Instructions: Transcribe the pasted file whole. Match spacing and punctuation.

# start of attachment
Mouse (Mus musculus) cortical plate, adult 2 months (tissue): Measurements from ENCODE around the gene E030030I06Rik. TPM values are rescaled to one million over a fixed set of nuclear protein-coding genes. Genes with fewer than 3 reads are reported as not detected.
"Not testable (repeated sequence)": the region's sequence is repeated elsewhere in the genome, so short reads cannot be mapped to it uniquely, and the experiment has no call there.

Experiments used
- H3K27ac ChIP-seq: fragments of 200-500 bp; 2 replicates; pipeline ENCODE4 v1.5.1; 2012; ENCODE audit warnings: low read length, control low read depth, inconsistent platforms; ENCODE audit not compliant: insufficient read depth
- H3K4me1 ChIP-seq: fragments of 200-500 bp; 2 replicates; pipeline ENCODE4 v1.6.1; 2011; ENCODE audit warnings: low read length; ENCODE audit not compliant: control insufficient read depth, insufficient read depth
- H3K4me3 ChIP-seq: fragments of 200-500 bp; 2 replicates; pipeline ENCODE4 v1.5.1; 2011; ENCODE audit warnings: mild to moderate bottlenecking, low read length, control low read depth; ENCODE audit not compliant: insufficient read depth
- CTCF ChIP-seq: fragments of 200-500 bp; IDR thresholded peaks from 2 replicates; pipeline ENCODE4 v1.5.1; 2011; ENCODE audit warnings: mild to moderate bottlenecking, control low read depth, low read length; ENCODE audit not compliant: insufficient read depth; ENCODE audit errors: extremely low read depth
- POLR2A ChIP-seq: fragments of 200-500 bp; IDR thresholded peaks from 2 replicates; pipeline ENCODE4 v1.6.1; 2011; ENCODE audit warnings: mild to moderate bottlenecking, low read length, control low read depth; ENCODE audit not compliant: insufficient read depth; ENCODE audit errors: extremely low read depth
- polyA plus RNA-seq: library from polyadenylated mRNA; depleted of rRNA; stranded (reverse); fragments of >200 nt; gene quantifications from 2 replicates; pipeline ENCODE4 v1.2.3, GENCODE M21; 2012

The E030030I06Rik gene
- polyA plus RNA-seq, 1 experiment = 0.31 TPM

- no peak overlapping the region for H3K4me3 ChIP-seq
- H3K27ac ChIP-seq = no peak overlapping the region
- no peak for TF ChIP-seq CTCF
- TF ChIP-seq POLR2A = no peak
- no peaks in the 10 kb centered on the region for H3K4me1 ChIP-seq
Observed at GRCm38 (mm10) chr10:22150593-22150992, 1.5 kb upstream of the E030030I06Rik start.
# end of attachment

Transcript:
Mouse (Mus musculus) cortical plate, adult 2 months (tissue): Measurements from ENCODE around the gene E030030I06Rik. TPM values are rescaled to one million over a fixed set of nuclear protein-coding genes. Genes with fewer than 3 reads are reported as not detected.
"Not testable (repeated sequence)": the region's sequence is repeated elsewhere in the genome, so short reads cannot be mapped to it uniquely, and the experiment has no call there.

Experiments used
- H3K27ac ChIP-seq: fragments of 200-500 bp; 2 replicates; pipeline ENCODE4 v1.5.1; 2012; ENCODE audit warnings: low read length, control low read depth, inconsistent platforms; ENCODE audit not compliant: insufficient read depth
- H3K4me1 ChIP-seq: fragments of 200-500 bp; 2 replicates; pipeline ENCODE4 v1.6.1; 2011; ENCODE audit warnings: low read length; ENCODE audit not compliant: control insufficient read depth, insufficient read depth
- H3K4me3 ChIP-seq: fragments of 200-500 bp; 2 replicates; pipeline ENCODE4 v1.5.1; 2011; ENCODE audit warnings: mild to moderate bottlenecking, low read length, control low read depth; ENCODE audit not compliant: insufficient read depth
- CTCF ChIP-seq: fragments of 200-500 bp; IDR thresholded peaks from 2 replicates; pipeline ENCODE4 v1.5.1; 2011; ENCODE audit warnings: mild to moderate bottlenecking, control low read depth, low read length; ENCODE audit not compliant: insufficient read depth; ENCODE audit errors: extremely low read depth
- POLR2A ChIP-seq: fragments of 200-500 bp; IDR thresholded peaks from 2 replicates; pipeline ENCODE4 v1.6.1; 2011; ENCODE audit warnings: mild to moderate bottlenecking, low read length, control low read depth; ENCODE audit not compliant: insufficient read depth; ENCODE audit errors: extremely low read depth
- polyA plus RNA-seq: library from polyadenylated mRNA; depleted of rRNA; stranded (reverse); fragments of >200 nt; gene quantifications from 2 replicates; pipeline ENCODE4 v1.2.3, GENCODE M21; 2012

The E030030I06Rik gene
- polyA plus RNA-seq, 1 experiment = 0.31 TPM

- no peak overlapping the region for H3K4me3 ChIP-seq
- H3K27ac ChIP-seq = no peak overlapping the region
- no peak for TF ChIP-seq CTCF
- TF ChIP-seq POLR2A = no peak
- no peaks in the 10 kb centered on the region for H3K4me1 ChIP-seq
Observed at GRCm38 (mm10) chr10:22150593-22150992, 1.5 kb upstream of the E030030I06Rik start.